RALEIGH, NC (WBTV) - The North Carolina House of Representatives approved a bill Wednesday that would require local sheriffs to cooperate with Immigration and Customs Enforcement (ICE).
NC House Bill 370 would compel sheriffs to honor and fulfill ICE detainer requests and make it unlawful for any county to prohibit ICE officials from “entering or conducting immigration enforcement activities in a county jail, confinement facility, or other type of detention center.”
The bill was approved by a 63-51 vote of the state House of Representatives.
The legislation also requires sheriffs’ offices to track and report the number of queries they make to federal officials under its provisions.
House Bill 370 was also approved by the House Judiciary Committee and the House Committee on Rules, Calendar and Operations of the House.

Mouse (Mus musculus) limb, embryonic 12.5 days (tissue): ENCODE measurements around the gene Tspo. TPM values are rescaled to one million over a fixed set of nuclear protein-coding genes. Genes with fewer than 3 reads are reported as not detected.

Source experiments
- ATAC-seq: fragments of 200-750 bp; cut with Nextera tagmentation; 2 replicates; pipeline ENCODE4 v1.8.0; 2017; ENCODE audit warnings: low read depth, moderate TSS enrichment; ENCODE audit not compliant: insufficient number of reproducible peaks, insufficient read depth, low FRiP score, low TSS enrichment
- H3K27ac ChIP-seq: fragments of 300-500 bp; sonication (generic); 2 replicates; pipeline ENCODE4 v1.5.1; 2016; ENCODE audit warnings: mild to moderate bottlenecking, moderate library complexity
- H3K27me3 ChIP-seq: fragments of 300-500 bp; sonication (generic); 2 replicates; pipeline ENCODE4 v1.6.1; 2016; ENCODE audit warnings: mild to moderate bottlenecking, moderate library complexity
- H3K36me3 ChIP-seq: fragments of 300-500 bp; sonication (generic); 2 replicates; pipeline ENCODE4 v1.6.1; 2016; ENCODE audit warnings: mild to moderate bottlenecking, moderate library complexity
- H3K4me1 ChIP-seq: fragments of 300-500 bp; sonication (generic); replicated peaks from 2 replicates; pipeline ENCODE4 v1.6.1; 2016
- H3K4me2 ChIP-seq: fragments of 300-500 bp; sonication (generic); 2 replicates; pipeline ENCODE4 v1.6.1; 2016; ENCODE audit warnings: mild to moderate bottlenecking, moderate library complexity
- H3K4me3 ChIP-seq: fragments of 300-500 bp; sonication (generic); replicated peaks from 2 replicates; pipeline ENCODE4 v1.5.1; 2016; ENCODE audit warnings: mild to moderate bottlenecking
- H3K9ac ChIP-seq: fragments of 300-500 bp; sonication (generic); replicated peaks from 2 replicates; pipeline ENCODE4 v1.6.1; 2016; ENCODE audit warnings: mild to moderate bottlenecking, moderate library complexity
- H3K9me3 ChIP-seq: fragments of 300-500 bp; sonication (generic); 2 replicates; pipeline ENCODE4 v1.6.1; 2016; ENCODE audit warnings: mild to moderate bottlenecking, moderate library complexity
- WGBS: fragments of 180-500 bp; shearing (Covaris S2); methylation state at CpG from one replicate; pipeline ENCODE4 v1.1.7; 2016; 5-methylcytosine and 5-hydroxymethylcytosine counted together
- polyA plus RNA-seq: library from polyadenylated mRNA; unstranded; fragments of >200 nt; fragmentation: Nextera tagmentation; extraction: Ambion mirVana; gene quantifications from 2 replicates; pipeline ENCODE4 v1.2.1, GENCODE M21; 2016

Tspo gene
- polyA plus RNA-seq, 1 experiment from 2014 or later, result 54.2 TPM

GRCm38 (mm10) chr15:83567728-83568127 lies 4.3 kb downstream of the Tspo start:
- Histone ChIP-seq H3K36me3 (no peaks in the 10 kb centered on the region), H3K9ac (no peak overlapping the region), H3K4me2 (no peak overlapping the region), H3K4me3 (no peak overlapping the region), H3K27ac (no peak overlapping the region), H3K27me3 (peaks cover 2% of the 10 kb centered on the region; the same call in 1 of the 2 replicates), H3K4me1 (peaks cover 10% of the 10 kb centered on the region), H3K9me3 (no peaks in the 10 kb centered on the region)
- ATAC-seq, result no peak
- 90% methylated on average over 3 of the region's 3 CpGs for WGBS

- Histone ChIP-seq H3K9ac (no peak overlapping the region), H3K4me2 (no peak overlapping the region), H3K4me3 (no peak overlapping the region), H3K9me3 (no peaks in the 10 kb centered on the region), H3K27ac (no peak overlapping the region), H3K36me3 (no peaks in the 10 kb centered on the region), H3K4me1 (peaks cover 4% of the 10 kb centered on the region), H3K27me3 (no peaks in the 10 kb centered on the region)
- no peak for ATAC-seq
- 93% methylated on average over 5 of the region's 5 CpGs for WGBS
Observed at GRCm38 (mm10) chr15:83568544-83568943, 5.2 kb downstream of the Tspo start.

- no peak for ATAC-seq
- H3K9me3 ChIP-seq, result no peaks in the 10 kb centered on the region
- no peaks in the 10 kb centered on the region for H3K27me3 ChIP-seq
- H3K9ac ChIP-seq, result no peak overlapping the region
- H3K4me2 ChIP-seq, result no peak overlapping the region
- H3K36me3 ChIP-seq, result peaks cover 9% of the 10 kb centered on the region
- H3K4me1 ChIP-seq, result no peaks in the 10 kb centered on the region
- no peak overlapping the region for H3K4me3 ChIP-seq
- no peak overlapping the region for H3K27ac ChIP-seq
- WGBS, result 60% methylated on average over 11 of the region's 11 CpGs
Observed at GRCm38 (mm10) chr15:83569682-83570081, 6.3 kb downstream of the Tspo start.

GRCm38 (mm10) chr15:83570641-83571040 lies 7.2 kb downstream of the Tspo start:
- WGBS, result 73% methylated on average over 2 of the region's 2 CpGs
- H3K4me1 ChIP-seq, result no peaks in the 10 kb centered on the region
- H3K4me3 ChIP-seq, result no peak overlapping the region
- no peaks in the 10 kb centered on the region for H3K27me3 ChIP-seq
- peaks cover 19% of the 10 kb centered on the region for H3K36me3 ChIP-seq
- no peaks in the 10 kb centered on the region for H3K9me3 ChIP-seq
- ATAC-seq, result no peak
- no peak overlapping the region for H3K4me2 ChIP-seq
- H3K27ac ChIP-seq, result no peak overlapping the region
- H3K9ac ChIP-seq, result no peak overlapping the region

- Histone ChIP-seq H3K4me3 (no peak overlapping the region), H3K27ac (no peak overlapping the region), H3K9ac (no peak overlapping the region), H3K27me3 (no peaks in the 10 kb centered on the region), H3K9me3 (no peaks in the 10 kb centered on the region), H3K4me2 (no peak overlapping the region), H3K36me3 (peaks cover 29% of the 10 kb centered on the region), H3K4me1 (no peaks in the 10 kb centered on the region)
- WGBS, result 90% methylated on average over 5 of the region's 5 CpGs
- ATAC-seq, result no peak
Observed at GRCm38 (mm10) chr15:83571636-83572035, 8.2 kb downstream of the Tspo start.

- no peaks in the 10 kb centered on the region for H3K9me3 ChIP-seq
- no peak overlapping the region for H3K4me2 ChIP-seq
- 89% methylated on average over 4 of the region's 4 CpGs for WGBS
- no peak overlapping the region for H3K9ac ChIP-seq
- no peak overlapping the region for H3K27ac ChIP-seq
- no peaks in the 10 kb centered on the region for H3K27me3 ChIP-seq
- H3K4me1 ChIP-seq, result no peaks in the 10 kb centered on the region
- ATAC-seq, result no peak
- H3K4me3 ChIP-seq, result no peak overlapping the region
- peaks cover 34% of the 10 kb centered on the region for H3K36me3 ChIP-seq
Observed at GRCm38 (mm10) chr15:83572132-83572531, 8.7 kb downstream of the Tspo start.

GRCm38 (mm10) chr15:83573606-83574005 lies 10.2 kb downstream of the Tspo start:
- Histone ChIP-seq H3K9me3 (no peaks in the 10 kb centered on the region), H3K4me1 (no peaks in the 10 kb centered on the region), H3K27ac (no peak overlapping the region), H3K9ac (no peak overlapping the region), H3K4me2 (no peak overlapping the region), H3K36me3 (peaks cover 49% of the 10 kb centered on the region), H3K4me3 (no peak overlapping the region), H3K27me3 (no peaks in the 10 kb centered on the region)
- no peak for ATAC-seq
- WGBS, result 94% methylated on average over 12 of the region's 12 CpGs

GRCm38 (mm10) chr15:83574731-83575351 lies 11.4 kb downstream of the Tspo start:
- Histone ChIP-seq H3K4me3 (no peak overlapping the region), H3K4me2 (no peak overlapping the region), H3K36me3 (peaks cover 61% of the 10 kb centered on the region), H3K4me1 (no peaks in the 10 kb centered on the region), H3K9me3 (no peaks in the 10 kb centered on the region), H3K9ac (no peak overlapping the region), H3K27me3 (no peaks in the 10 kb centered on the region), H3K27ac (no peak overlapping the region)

The bill allows citizens who resides in a jurisdiction they believe is not in compliance with the proposed law to bring an action for declaratory or injunctive relief to enforce its provisions and require sheriff cooperation with federal officials.
Courts could impose civil penalties against any city, county or law enforcement agency that fails to comply with federal detention orders.
The legislation does not apply to persons who are victims or witnesses of a criminal offense, anyone who is reporting an offense, or anyone who can establish lawful United States citizenship or legal immigration into the country.
On Wednesday, the North Carolina Sheriff’s Association (NCSA) released a statement Wednesday urging the NC General Assembly not to enact the proposed bill.
“The Association supports cooperation between sheriffs and all local, state and federal law enforcement agencies. However, it is an unwise encroachment on the lawful responsibility of the sheriff, who serves as the ‘keeper of the jail,’ to mandate how this cooperation should occur,” the NCSA statement read. “Additionally, allowing for a ‘private enforcement’ court action is unwise and would likely instill a ‘chilling effect’ on sheriffs when deciding how to best carry out the duties of their office.”
The bill now moves over to the Senate to begin Senate committee debates.